War has shown Ukrainians – and the rest of us – why museums are so important for telling our stories | Charlotte Higgins

Objects from the front line bear bloodstained witness – not just to what happened, but to Ukraine’s very existence

The violence of war, and all its horror, has a clarifying effect on what really matters in every aspect of life. In the immediate aftermath of Russia’s full-scale invasion of Ukraine, those caught up in the terrifying events found that language was reduced to its most fundamental function: telling loved ones they were alive.

The work of the National Museum of the History of Ukraine in Kyiv was, similarly, refined to its most basic essentials: safeguarding the objects. Keeping them from destruction. Making sure that they would be there to tell their stories for the next generation.

Charlotte Higgins is the Guardian’s chief culture writer. She will be speaking about the future of museums at the Hay festival on Saturday 3 June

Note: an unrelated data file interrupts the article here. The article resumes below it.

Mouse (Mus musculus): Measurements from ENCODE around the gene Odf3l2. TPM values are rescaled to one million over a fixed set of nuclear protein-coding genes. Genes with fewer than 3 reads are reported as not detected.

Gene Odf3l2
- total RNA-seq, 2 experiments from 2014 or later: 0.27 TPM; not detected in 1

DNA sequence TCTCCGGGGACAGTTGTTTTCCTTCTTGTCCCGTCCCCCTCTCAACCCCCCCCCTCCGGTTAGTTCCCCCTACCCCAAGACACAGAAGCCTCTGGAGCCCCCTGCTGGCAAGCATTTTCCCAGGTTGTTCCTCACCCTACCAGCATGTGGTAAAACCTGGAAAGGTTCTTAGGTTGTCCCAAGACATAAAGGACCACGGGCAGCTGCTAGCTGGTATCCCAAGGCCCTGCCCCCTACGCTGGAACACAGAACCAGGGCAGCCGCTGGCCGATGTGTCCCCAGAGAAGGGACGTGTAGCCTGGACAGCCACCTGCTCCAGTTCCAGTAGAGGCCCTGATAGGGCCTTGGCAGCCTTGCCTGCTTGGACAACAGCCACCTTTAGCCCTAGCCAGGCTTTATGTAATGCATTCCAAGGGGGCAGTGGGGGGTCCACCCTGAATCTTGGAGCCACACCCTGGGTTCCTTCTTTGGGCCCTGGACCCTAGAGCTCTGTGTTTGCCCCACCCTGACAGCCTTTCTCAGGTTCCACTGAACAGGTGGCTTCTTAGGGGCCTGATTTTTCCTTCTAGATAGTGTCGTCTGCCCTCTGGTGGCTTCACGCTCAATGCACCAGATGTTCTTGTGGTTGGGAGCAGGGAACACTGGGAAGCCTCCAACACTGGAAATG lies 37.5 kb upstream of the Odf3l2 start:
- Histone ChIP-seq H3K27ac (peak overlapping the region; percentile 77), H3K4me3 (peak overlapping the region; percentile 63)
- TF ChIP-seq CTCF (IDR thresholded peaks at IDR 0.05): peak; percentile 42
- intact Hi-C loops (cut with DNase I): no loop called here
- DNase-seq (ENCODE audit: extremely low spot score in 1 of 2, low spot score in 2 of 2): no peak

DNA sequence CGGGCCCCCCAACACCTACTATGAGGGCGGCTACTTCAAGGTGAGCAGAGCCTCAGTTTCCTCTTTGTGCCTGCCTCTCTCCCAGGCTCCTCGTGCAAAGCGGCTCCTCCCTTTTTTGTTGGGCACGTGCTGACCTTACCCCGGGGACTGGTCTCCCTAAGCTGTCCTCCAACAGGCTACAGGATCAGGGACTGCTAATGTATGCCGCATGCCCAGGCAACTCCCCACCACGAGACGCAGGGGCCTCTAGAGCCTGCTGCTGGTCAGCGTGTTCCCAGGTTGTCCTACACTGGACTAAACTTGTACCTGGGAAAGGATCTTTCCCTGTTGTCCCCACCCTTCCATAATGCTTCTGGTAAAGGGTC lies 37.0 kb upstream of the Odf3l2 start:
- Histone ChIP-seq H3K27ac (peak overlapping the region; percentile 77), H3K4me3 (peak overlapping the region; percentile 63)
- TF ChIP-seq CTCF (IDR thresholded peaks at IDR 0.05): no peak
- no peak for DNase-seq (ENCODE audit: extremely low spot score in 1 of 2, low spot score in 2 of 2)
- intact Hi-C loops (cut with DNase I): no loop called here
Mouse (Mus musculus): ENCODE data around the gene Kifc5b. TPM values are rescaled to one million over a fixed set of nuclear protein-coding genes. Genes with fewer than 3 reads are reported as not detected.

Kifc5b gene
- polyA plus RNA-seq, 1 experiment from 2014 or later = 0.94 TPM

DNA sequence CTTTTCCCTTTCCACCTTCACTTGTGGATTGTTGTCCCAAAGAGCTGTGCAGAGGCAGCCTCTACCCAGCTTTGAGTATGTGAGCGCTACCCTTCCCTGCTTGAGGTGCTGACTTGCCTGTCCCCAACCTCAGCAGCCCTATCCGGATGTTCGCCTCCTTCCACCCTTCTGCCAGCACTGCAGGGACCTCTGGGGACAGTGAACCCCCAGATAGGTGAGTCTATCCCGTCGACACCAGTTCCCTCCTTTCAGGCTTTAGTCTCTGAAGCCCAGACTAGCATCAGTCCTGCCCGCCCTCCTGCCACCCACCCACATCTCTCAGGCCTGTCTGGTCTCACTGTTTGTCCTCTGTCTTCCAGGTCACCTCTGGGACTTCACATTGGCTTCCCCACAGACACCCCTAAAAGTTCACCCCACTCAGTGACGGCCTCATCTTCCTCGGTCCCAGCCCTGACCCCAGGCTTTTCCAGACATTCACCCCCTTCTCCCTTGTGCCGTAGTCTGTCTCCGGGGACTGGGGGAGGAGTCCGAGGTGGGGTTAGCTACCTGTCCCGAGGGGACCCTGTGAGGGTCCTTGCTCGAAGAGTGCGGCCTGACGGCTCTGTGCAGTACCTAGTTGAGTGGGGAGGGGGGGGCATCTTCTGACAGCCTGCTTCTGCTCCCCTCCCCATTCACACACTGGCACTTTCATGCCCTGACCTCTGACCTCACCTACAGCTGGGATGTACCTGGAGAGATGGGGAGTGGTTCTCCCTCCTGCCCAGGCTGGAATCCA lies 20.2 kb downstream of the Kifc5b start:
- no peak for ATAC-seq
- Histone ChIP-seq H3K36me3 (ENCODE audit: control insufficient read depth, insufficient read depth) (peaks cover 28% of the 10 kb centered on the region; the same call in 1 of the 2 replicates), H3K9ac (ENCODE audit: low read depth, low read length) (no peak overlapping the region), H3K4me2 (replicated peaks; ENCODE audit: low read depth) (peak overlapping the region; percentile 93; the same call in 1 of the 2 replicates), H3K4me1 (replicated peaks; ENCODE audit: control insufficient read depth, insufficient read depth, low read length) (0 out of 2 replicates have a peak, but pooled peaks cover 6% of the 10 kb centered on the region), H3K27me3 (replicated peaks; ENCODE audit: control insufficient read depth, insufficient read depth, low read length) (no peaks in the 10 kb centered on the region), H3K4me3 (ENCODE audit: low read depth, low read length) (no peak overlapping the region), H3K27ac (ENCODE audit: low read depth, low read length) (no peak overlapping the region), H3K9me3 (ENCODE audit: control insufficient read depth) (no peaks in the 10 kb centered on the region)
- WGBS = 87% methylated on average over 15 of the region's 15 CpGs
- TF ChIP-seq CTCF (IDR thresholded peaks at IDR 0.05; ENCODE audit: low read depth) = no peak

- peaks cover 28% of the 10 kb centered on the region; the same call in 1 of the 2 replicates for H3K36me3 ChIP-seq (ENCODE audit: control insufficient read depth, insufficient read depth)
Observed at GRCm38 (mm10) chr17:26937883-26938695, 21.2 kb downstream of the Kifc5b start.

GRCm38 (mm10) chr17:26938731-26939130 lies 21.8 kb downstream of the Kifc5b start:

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Author: AliensFaith
HighTech FinTech researcher, university lecturer & Scholar. He is studying his second doctoral degree at the Hague International University. Studying different fields of Sciences gave him a broad understanding of various aspects of life. His recent researches covered AI, Machine-learning & Automation concepts. The Information Technology Skills & Knowledge gave his company a higher position over other regional high-tech consultancy services. The other qualities and activities which can describe him are a Hobbyist Programmer, Achiever, Strategic Thinker, Futuristic person, and Frequent Traveler.
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